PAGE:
Reprinted from the Huffington Post
Writing a book about porn can take a person on some strange research missions, but for me the most bizarre was no doubt the three days I spent at the Adult Entertainment Expo in Las Vegas in 2008. Imagine being in a cavernous hall with hardcore porn being projected onto every wall, your voice drowned out by the fake orgasmic noises coming from the movies. Scattered around the room are scantily clad women sitting on tables with their legs wide open so fans can take pictures of their barely covered crotches.
I went around the hall interviewing porn producers, many of whom were more than happy to talk about their work. It became clear very quickly that what gets these guys excited is not bodily contact but profits, niche markets, and bulk mailing. In all the workshops I went to, nobody talked about sex, just his or her business plan for increasing revenue.
One of the representatives from RealDoll–a company that specializes in life-like sex dolls–explained to me, with a straight face, that these dolls are “great for men who want to learn how to be with a woman.” One porn producer was keen to tell me that his movies were more tasteful than the usual hard-core ones, even though his latest had a woman kneeling in a coffin as she was being anally penetrated.
One afternoon I sat down next to Patricia, an African American security guard being paid a little more than minimum wage. I asked how she was, but she looked at me suspiciously and turned her back, assuming I was a pornographer. Only after convincing her that I was an anti-porn feminist writing a book did she open up to me to complain bitterly about the work detail, since she had never before seen porn. Patricia was especially upset by the African American women porn performers, and every time one passed us, she asked me to go tell her that that it is “not good for her to be doing this stuff.” Patricia and I struck up the kind of friendship one does when you feel like you have found some sanity in a crazy place.
When I started to write Pornland, my first thought was: How can I find the words to describe just how brutal mainstream Internet porn has become? In my lectures I show images, but this was not an option for the book since I didn’t want to become one more purveyor of porn. I knew that I had to describe today’s porn, because many of the readers–especially women–would have an outdated image in their heads of a naked woman seductively smiling in a cornfield. The first thing I did was to type porn into Google and just describe, in a somewhat clinical fashion, the images that jumped out at me. This is not an easy read, because today’s mainstream Internet porn is filled with images of body-punishing sex acts that are designed to debase and dehumanize women. These are not fun, creative, playful images that feed our sexual imaginations but instead are industrial products that depict a type of sex that is formulaic, generic, and plasticized.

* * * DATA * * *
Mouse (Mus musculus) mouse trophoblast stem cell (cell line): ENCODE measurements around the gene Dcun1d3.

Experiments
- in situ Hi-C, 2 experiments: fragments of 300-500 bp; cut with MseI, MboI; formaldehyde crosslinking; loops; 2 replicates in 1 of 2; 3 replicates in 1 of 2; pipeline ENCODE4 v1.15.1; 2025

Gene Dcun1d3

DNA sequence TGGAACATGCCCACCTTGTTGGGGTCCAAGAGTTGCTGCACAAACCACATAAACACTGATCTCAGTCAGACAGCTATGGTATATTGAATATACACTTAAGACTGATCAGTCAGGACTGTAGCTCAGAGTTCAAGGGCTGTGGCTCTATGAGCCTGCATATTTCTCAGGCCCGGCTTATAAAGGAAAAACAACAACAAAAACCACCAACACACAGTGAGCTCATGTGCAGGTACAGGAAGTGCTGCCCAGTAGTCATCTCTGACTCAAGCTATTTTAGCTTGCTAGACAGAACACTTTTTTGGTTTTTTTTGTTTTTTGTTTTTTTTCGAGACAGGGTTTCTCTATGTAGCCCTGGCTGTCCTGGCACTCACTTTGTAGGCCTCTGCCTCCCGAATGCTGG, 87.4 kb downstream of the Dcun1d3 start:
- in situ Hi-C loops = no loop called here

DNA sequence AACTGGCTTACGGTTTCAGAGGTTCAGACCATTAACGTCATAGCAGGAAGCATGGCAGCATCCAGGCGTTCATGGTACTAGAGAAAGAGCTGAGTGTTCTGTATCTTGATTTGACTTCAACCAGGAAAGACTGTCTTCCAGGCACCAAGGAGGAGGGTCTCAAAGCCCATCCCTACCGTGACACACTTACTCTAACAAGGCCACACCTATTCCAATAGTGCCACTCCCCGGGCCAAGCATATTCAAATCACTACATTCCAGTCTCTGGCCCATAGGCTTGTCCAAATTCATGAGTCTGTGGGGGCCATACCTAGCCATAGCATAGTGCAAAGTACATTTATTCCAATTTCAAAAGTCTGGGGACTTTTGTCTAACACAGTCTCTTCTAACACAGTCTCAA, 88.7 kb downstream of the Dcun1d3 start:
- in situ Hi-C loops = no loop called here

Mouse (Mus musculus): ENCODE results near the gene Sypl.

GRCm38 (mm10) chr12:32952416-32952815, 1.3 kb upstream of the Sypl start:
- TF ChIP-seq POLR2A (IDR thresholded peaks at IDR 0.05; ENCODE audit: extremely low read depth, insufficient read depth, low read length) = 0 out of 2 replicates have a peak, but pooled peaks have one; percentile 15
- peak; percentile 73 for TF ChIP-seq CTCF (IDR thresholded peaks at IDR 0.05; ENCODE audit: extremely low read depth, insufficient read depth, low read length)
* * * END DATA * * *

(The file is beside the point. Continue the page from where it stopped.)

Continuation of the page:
Porn images are not only found in those materials we call pornography. The imagery and themes have now migrated to pop culture. Whether it be Miley Cyrus in Elle spread-eagled on a table dressed in S&M gear, or Maxim doing a feature on the “Top 12 Porn Stars,” we are inundated with images, messages, and ideologies that promote porn. Using interviews with hundreds of college-age students, Pornland takes a close look at what it means for young women and men to grow up in such a culture and how it shapes their identities, sexualities, and ideas about intimacy, relationships, and connection.
One problem I knew I had to deal with as I was writing the book was the inevitable accusation that, because I am anti-porn, I must be an anti-sex prude who is out to police people’s sex lives. To criticize porn today is to be seen as criticizing sex, because–thanks to the porn PR machine–porn has now become synonymous with sex.
The way I address this in the book is to ask the reader what would happen if this book were a critique of McDonald’s for its exploitive labor practices, its destruction of the environment, and its impact on our diet and health. Would I be accused of being anti-eating or anti-food? I suspect that most readers would understand that the critique was focused on the large-scale impact of the fast-food industry and not the human need, experience, and joy of eating. So I say in the preface that this book should be read as a critique of the industrialization and commodification of sex by corporate predators, and not as an attack on sex itself.
It is this industrial setting that often gets ignored in the heated debates over porn. I write about porn as an industry because I want people to understand that it needs to be seen as a business whose product evolves with a specifically capitalist logic. This is a business with considerable political clout, with the capacity to lobby politicians, engage in expensive legal battles, and use public relations to influence public debate. As with the tobacco industry, this is not a simple matter of consumer choice; rather, the business is increasingly able to deploy a sophisticated and well-resourced marketing machine, not just to push its wares but also to cast the industry’s image in a positive light.
I have no plans to go back to the Expo in Las Vegas next year, but you can be sure the industry will be there planning how to develop new niche markets and marketing techniques to keep an increasingly bored and desensitized consumer base interested. Patricia won’t be there either, since she packed in her job as a security guard straight after the Expo and moved as far away from Las Vegas as possible.